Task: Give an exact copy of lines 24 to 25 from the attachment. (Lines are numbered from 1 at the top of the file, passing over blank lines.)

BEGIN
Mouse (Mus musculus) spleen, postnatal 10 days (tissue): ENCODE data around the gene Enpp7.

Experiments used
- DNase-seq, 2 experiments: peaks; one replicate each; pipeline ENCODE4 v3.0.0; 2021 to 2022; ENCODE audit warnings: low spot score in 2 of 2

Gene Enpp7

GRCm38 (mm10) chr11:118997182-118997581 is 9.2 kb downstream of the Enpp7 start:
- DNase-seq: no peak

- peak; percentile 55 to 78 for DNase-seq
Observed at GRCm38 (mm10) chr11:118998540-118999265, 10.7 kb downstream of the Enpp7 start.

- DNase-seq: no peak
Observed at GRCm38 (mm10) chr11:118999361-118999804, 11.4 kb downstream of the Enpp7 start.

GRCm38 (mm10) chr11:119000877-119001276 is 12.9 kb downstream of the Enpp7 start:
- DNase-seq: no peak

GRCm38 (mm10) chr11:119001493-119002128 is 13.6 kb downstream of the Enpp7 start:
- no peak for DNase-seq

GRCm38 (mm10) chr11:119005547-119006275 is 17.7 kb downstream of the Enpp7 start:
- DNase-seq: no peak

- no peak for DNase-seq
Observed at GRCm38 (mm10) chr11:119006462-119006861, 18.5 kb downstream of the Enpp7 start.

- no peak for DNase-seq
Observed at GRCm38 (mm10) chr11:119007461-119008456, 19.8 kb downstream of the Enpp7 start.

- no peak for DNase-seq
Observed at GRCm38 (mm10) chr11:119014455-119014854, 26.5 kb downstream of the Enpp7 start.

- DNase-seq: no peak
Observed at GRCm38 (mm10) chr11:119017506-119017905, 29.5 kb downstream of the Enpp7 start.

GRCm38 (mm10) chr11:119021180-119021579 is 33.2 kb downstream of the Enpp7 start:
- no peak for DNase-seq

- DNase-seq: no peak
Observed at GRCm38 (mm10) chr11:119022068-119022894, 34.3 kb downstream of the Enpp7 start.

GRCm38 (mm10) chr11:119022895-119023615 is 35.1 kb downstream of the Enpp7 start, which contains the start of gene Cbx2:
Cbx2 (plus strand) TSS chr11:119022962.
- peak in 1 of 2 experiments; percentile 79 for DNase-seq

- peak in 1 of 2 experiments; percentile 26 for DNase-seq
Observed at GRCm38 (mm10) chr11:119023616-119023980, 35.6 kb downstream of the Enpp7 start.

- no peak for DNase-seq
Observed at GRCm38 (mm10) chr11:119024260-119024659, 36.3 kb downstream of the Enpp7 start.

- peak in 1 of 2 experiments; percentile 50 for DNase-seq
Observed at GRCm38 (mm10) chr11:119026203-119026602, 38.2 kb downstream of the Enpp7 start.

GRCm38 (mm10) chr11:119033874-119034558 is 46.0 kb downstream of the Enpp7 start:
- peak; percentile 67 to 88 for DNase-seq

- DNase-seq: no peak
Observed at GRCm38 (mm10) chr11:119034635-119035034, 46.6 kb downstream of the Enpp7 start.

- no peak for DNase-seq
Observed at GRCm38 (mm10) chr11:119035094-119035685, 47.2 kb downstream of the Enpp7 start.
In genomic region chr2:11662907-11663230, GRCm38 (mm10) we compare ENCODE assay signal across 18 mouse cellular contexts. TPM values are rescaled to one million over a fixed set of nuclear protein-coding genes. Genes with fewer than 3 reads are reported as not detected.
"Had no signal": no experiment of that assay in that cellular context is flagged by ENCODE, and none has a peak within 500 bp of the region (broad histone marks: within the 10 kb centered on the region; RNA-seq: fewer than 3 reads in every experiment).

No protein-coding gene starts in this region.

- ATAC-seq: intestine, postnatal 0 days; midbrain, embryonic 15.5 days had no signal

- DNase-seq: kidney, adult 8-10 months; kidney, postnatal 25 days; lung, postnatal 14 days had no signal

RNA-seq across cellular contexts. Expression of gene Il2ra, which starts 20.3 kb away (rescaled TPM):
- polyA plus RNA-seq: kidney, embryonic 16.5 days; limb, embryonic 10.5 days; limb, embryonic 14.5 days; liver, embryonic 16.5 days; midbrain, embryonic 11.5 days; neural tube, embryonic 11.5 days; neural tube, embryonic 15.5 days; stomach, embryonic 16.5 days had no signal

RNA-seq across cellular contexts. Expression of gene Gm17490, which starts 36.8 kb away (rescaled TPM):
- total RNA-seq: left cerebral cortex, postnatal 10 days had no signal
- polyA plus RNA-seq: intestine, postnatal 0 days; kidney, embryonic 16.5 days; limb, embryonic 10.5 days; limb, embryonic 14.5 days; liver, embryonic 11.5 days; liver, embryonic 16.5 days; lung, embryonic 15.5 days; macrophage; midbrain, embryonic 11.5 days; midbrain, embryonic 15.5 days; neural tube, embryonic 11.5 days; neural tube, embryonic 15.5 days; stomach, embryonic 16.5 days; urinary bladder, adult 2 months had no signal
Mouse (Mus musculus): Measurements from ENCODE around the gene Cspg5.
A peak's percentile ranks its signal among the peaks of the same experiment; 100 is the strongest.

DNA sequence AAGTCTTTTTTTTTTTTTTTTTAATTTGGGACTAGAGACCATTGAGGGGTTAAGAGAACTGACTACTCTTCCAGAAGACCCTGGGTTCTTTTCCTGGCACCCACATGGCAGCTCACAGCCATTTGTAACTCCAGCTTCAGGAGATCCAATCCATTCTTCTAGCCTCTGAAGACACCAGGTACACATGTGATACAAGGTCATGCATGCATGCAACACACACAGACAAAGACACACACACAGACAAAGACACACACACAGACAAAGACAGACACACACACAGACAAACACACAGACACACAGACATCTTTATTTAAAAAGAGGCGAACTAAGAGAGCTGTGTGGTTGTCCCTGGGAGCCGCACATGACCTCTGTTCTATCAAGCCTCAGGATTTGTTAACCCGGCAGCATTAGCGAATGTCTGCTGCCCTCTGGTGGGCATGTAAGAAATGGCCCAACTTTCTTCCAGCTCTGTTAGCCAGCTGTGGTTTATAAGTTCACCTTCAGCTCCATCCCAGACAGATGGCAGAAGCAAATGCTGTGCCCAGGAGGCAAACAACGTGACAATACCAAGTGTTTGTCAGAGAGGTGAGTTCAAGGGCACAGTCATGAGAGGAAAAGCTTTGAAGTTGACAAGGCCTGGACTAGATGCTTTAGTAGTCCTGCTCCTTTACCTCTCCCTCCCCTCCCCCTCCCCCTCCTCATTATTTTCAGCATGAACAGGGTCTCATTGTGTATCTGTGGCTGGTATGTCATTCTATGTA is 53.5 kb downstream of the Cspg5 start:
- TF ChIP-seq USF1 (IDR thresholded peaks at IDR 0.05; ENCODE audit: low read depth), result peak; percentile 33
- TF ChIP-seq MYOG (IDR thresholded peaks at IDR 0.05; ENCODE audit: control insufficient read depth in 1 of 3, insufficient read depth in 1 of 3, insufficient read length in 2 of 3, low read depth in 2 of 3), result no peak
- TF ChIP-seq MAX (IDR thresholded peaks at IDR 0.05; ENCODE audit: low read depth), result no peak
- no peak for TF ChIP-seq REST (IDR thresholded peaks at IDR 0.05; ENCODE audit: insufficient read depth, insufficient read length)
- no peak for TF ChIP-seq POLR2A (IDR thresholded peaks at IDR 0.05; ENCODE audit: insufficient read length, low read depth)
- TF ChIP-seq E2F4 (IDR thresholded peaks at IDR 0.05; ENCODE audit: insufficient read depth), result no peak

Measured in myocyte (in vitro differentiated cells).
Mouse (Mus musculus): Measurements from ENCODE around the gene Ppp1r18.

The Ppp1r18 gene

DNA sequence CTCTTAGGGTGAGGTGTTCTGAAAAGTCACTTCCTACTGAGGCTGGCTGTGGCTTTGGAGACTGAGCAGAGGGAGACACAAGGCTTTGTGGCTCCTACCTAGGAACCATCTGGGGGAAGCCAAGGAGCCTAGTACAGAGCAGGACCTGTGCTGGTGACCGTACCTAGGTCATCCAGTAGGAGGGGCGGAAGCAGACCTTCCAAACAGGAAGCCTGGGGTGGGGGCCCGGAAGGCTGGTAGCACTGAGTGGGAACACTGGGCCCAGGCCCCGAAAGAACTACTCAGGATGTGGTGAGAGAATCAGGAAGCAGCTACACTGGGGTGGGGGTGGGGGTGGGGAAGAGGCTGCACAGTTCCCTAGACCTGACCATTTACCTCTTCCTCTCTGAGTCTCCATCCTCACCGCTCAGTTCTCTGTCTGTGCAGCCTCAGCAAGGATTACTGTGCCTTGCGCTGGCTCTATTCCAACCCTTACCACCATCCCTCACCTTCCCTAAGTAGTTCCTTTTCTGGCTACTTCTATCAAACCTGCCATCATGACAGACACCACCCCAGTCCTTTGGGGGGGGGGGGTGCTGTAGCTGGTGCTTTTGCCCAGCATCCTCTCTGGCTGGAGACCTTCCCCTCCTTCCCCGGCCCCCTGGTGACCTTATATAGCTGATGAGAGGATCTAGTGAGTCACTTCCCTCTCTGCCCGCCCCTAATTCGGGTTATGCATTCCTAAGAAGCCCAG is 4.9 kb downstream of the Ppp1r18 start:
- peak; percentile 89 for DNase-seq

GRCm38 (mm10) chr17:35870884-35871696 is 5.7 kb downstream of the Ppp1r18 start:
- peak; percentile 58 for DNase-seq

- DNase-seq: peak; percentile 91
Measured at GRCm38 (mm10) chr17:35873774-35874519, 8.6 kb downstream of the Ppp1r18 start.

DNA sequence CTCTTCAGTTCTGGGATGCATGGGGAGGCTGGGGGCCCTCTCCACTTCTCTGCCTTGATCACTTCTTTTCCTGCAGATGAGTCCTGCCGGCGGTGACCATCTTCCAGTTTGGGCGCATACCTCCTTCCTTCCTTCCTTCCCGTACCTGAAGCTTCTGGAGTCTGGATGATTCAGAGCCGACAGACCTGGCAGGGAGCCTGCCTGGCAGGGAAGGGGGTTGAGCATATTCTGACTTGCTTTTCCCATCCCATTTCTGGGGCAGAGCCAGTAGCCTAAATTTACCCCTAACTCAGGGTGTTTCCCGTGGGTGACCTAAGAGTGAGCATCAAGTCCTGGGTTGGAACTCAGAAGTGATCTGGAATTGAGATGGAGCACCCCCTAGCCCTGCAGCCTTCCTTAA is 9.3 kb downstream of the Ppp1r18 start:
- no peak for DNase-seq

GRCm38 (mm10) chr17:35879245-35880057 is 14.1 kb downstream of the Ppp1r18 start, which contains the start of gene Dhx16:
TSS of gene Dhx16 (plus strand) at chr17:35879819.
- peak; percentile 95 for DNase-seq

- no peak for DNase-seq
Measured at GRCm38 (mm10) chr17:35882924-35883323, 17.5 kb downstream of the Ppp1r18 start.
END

Observed at GRCm38 (mm10) chr11:119017506-119017905, 29.5 kb downstream of the Enpp7 start.

GRCm38 (mm10) chr11:119021180-119021579 is 33.2 kb downstream of the Enpp7 start: